Ectopic pregnancy symptoms typically manifest around 6–8 weeks into the pregnancy. If you experience discomfort, it is advisable to seek medical attention for an ectopic pregnancy assessment to confirm the embryo's condition and the presence of an ectopic pregnancy.

7. Can I still have a baby after an ectopic pregnancy?

Ectopic pregnancy treatment may affect ovarian function, but if the other ovary is healthy, there is still a chance of a natural pregnancy. However, seeking advice from a specialized infertility clinic for proactive preconception guidance is recommended.

Research Sharing: Clinical Approaches to Ectopic Pregnancy

▲[EN SUB]Clinical Approaches to Ectopic Pregnancy
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Women who have experienced ectopic pregnancy are at a higher risk of having another ectopic pregnancy in subsequent pregnancies. Using embryo transfer protocols is advised to reduce the incidence of ectopic pregnancies and the resulting incapacity to carry a pregnancy to term. This method allows for precise implantation of the embryo into the uterus and combines it with uterine relaxants to reduce uterine contractions, thus ensuring a smoother and more scientific approach to pregnancy and childbirth.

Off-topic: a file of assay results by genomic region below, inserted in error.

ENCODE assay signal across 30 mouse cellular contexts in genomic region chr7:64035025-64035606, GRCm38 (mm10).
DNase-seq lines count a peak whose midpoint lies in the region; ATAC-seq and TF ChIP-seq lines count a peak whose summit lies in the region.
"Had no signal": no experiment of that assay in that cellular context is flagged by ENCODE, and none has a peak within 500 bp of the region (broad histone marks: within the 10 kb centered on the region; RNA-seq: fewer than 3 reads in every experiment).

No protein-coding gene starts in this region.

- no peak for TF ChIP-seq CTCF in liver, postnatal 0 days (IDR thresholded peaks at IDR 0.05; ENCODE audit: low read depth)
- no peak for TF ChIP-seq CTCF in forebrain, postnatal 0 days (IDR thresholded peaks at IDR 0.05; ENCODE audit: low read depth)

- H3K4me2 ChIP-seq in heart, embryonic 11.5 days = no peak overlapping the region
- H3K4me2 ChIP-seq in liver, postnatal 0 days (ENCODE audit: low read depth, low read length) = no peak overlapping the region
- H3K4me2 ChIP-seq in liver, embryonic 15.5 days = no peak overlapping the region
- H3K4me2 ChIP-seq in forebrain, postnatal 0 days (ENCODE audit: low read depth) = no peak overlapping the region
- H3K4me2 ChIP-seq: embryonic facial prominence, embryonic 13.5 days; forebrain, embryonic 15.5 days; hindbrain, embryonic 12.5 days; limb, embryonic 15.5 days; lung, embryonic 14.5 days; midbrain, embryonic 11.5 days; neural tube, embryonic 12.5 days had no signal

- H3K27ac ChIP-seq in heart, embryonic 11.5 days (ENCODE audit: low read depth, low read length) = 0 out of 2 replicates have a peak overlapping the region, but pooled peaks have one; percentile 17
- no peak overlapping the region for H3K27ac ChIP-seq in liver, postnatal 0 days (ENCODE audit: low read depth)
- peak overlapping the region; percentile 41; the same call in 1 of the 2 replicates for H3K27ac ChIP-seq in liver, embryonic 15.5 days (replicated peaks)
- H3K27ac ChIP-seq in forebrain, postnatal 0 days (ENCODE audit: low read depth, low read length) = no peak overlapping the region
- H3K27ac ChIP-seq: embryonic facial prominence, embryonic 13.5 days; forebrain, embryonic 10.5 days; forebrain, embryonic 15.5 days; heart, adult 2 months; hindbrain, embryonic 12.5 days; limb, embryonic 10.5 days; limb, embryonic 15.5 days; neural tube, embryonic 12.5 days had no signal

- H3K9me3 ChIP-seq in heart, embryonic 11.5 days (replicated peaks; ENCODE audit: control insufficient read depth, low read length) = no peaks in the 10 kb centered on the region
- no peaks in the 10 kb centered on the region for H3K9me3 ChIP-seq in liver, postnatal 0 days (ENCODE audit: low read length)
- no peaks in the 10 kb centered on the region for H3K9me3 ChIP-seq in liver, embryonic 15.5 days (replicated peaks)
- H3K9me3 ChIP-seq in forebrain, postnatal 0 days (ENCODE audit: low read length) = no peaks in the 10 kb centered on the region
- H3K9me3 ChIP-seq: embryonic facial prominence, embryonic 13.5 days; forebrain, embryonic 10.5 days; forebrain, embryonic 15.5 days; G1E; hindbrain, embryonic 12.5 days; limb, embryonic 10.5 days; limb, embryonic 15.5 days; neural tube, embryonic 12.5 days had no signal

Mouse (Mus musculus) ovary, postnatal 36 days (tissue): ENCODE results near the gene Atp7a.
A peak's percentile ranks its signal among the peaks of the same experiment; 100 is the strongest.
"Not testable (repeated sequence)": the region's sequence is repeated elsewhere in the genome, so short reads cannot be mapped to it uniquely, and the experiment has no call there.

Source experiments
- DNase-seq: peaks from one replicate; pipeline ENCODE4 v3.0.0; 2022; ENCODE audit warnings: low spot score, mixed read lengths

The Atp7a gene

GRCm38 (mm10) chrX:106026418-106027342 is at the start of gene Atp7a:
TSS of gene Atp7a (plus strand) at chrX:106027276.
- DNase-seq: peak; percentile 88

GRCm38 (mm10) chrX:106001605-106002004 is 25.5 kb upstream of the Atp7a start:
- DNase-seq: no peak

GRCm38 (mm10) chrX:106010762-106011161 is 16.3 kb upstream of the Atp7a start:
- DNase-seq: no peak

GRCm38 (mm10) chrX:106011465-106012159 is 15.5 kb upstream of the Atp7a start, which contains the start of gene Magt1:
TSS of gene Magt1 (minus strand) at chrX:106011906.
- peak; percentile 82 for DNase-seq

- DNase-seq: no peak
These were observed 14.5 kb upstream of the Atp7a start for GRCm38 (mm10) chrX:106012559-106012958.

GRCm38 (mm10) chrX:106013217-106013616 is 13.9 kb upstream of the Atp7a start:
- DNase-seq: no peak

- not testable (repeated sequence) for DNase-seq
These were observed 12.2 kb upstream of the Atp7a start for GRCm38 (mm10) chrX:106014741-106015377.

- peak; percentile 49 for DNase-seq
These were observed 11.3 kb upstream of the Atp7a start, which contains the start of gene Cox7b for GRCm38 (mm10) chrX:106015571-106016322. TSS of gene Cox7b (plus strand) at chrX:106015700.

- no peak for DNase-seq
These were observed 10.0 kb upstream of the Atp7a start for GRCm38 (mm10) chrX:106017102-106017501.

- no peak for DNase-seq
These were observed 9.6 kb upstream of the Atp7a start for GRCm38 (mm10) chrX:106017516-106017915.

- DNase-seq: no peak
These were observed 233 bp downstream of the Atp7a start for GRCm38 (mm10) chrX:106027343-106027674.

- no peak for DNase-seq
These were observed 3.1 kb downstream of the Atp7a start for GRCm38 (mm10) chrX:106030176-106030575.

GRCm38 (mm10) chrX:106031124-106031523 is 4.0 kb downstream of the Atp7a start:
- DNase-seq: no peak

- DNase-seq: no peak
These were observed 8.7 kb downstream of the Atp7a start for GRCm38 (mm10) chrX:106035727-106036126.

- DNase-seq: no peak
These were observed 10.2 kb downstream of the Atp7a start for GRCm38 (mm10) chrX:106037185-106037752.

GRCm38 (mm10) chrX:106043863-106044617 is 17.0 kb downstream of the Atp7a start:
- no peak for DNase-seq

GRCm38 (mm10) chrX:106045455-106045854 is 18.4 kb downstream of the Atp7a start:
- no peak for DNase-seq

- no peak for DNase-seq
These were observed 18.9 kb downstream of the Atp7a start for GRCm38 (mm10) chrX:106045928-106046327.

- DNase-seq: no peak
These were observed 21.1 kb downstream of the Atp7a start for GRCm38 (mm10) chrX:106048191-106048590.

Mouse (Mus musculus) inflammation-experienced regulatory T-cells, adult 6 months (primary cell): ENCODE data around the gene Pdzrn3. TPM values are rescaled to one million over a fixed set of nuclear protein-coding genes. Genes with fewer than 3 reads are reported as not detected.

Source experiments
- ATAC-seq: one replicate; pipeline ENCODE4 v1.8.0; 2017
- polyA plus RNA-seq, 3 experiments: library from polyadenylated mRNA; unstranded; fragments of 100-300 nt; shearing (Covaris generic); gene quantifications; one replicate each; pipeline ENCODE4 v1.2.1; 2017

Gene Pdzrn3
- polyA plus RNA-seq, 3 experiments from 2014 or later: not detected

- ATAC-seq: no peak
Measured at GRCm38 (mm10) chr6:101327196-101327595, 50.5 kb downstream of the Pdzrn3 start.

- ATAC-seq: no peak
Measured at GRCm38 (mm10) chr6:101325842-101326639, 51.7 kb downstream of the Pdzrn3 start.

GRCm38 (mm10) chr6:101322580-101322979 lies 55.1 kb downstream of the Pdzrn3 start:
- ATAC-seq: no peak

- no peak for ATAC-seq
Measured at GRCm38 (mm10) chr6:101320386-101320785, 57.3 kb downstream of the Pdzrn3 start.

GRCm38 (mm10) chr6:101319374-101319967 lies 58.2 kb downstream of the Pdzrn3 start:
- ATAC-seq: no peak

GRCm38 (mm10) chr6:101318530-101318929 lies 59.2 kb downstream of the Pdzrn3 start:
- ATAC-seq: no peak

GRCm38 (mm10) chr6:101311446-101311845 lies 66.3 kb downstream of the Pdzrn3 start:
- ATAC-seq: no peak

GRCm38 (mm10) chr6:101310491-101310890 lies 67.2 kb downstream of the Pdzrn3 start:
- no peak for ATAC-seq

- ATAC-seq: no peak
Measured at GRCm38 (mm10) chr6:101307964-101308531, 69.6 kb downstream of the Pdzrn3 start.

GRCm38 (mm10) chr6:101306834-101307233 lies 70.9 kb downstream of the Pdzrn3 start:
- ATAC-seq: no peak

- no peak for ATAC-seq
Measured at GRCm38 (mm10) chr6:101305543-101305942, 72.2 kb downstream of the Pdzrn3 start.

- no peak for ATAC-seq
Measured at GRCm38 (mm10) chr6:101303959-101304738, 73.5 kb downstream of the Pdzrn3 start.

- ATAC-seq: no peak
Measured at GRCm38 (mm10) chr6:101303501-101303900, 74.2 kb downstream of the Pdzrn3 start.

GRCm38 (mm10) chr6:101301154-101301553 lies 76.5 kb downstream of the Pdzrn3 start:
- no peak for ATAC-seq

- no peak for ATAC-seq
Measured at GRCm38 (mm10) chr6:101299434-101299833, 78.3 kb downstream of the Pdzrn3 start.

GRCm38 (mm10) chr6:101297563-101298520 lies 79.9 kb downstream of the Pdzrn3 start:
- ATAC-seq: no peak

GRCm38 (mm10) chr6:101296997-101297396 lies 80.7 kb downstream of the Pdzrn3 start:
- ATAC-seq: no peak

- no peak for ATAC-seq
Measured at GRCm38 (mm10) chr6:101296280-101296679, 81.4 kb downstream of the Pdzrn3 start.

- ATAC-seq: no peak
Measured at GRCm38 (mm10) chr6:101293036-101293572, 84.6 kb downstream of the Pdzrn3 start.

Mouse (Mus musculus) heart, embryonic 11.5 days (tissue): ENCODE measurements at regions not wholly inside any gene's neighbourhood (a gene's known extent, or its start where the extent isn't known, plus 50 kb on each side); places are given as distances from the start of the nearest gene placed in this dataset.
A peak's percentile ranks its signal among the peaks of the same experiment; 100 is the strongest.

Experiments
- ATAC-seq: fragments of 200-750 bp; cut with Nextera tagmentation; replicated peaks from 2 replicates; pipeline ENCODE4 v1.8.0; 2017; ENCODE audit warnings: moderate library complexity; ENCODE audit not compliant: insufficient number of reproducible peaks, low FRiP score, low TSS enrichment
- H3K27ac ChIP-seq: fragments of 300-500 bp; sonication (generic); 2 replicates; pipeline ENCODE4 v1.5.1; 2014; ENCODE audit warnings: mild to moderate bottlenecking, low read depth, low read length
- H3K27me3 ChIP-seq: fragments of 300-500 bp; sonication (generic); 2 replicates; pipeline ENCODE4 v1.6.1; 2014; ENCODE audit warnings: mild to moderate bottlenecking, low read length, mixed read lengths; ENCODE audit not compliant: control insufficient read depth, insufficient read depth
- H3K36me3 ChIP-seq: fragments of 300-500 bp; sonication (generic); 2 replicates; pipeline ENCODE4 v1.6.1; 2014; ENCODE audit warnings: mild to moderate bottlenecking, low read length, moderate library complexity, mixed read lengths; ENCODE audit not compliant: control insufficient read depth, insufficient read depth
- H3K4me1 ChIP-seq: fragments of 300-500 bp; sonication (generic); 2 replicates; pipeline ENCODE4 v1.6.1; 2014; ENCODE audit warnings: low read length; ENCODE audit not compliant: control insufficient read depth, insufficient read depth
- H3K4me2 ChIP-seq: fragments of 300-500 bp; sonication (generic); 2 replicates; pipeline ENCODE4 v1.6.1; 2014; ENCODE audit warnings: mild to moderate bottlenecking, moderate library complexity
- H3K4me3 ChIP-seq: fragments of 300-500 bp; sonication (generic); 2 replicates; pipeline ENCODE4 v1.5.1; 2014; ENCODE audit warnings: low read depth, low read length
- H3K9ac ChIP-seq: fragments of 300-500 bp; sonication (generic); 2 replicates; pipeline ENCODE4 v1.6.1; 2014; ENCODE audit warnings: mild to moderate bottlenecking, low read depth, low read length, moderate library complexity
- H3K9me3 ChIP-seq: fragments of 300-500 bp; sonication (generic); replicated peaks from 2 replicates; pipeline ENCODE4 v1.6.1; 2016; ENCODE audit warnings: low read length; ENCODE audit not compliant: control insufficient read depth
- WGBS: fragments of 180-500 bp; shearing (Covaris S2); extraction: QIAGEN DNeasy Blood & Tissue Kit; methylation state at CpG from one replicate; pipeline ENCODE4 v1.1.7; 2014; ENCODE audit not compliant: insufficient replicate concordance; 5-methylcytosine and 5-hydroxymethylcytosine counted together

International Research: Fresh Embryos Have a Higher Risk of Ectopic Pregnancy Compared to Frozen Embryos

An international research paper claims that the use of ovulation-inducing drugs by the patient before implantation can result in elevated estrogen levels, which may cause abnormal contractions in the uterus during the implantation of fresh embryos. This may increase the chance of an ectopic pregnancy by pushing the embryo into the uterine corner.

In contrast, when frozen embryos are implanted, there is a lower likelihood of abnormal uterine contractions since ovulation-inducing drugs were not used in the lead-up to implantation. Consequently, the risk of ectopic pregnancy is similar to that of natural pregnancies.

Ectopic pregnancy is an unfortunate event that no expectant mother wishes to experience. Although ectopic pregnancies are not entirely preventable, we can lower the risk by stopping smoking and using condoms to avoid STDs. Furthermore, it's critical to follow medical advice regarding routine prenatal checkups and to give particular attention to physical symptoms in the early stages of pregnancy.

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  1. American College of Obstetricians and Gynecologists:Ectopic Pregnancy
  2. Londra, L., Moreau, C., Strobino, D., Garcia, J., Zacur, H., & Zhao, Y. (2015). Ectopic pregnancy after in vitro fertilization: differences between fresh and frozen-thawed cycles. Fertility and sterility, 104(1), 110-118.